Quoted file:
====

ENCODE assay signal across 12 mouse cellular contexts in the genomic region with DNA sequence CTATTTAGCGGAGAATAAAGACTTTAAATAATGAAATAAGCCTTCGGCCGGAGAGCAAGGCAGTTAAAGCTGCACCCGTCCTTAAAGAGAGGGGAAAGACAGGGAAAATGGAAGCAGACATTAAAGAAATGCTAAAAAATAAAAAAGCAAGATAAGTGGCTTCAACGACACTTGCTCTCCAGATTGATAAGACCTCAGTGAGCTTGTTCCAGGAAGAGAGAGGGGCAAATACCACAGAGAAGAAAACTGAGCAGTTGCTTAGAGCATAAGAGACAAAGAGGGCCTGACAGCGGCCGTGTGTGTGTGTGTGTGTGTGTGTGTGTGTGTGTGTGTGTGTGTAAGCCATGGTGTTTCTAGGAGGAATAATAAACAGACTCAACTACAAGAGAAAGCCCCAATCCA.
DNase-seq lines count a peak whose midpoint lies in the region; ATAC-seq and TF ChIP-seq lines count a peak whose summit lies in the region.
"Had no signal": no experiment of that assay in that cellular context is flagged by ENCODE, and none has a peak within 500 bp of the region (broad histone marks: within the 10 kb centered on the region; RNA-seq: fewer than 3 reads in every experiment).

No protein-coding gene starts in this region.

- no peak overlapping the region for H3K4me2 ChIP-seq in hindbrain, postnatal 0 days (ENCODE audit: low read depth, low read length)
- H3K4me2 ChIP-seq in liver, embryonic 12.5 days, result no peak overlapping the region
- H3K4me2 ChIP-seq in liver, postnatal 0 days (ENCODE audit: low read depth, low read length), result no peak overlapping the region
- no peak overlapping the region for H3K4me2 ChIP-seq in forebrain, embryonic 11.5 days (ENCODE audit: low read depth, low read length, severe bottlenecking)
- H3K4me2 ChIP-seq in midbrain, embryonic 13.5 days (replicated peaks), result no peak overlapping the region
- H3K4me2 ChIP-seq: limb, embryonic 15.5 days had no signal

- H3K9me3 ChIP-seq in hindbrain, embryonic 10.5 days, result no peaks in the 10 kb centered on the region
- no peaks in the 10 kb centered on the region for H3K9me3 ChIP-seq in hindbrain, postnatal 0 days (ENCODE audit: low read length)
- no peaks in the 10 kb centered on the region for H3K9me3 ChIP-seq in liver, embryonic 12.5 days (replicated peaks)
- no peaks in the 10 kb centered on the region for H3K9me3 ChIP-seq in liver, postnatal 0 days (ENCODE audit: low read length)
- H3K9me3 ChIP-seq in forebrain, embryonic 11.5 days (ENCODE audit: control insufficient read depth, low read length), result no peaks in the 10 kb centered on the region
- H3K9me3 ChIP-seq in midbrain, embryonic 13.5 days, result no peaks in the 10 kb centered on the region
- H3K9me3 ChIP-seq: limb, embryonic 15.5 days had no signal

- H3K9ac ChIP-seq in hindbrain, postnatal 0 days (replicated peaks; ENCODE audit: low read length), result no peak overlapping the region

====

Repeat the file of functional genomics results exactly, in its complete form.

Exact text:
ENCODE assay signal across 12 mouse cellular contexts in the genomic region with DNA sequence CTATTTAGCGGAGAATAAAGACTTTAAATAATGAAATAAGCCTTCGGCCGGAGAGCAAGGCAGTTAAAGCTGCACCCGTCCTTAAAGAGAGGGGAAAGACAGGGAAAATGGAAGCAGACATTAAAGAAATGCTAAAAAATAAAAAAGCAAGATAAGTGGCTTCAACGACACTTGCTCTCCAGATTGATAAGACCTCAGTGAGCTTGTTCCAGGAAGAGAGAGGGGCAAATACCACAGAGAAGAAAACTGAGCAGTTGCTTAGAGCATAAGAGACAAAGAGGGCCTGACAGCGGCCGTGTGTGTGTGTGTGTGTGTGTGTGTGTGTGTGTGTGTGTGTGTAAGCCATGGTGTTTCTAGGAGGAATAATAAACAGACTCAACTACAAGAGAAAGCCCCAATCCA.
DNase-seq lines count a peak whose midpoint lies in the region; ATAC-seq and TF ChIP-seq lines count a peak whose summit lies in the region.
"Had no signal": no experiment of that assay in that cellular context is flagged by ENCODE, and none has a peak within 500 bp of the region (broad histone marks: within the 10 kb centered on the region; RNA-seq: fewer than 3 reads in every experiment).

No protein-coding gene starts in this region.

- no peak overlapping the region for H3K4me2 ChIP-seq in hindbrain, postnatal 0 days (ENCODE audit: low read depth, low read length)
- H3K4me2 ChIP-seq in liver, embryonic 12.5 days, result no peak overlapping the region
- H3K4me2 ChIP-seq in liver, postnatal 0 days (ENCODE audit: low read depth, low read length), result no peak overlapping the region
- no peak overlapping the region for H3K4me2 ChIP-seq in forebrain, embryonic 11.5 days (ENCODE audit: low read depth, low read length, severe bottlenecking)
- H3K4me2 ChIP-seq in midbrain, embryonic 13.5 days (replicated peaks), result no peak overlapping the region
- H3K4me2 ChIP-seq: limb, embryonic 15.5 days had no signal

- H3K9me3 ChIP-seq in hindbrain, embryonic 10.5 days, result no peaks in the 10 kb centered on the region
- no peaks in the 10 kb centered on the region for H3K9me3 ChIP-seq in hindbrain, postnatal 0 days (ENCODE audit: low read length)
- no peaks in the 10 kb centered on the region for H3K9me3 ChIP-seq in liver, embryonic 12.5 days (replicated peaks)
- no peaks in the 10 kb centered on the region for H3K9me3 ChIP-seq in liver, postnatal 0 days (ENCODE audit: low read length)
- H3K9me3 ChIP-seq in forebrain, embryonic 11.5 days (ENCODE audit: control insufficient read depth, low read length), result no peaks in the 10 kb centered on the region
- H3K9me3 ChIP-seq in midbrain, embryonic 13.5 days, result no peaks in the 10 kb centered on the region
- H3K9me3 ChIP-seq: limb, embryonic 15.5 days had no signal

- H3K9ac ChIP-seq in hindbrain, postnatal 0 days (replicated peaks; ENCODE audit: low read length), result no peak overlapping the region